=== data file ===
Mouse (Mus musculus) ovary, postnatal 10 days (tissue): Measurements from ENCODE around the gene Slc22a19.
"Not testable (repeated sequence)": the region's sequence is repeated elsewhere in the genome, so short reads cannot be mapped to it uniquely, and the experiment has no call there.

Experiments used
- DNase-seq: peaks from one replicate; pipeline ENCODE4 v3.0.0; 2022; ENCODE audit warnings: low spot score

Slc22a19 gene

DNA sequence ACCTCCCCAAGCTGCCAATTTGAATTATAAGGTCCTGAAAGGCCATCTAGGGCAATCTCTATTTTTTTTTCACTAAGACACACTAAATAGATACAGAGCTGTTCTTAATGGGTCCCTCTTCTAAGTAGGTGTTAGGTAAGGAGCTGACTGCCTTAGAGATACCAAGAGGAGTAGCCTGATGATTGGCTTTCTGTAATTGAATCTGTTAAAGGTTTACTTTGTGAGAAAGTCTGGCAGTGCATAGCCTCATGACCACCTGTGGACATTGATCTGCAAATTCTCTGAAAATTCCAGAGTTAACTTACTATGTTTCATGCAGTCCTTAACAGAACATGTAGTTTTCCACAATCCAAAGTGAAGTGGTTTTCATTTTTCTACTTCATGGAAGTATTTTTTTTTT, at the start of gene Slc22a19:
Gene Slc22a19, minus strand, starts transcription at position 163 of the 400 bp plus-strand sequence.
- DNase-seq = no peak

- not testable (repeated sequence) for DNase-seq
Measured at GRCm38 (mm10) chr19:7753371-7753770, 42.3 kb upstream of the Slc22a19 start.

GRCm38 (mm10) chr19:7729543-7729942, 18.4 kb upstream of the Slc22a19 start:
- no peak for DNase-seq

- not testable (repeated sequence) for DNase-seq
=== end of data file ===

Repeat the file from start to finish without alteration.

Mouse (Mus musculus) ovary, postnatal 10 days (tissue): Measurements from ENCODE around the gene Slc22a19.
"Not testable (repeated sequence)": the region's sequence is repeated elsewhere in the genome, so short reads cannot be mapped to it uniquely, and the experiment has no call there.

Experiments used
- DNase-seq: peaks from one replicate; pipeline ENCODE4 v3.0.0; 2022; ENCODE audit warnings: low spot score

Slc22a19 gene

DNA sequence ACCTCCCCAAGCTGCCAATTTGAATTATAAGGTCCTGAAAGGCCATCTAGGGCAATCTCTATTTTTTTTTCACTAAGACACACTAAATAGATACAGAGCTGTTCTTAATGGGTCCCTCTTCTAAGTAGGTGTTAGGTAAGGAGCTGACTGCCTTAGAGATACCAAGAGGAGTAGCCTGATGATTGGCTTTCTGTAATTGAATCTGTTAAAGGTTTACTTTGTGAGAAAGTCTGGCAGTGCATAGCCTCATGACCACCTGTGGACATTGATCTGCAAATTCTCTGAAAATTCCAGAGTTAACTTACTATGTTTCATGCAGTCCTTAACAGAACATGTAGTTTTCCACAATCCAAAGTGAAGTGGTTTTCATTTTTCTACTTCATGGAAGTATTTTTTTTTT, at the start of gene Slc22a19:
Gene Slc22a19, minus strand, starts transcription at position 163 of the 400 bp plus-strand sequence.
- DNase-seq = no peak

- not testable (repeated sequence) for DNase-seq
Measured at GRCm38 (mm10) chr19:7753371-7753770, 42.3 kb upstream of the Slc22a19 start.

GRCm38 (mm10) chr19:7729543-7729942, 18.4 kb upstream of the Slc22a19 start:
- no peak for DNase-seq

- not testable (repeated sequence) for DNase-seq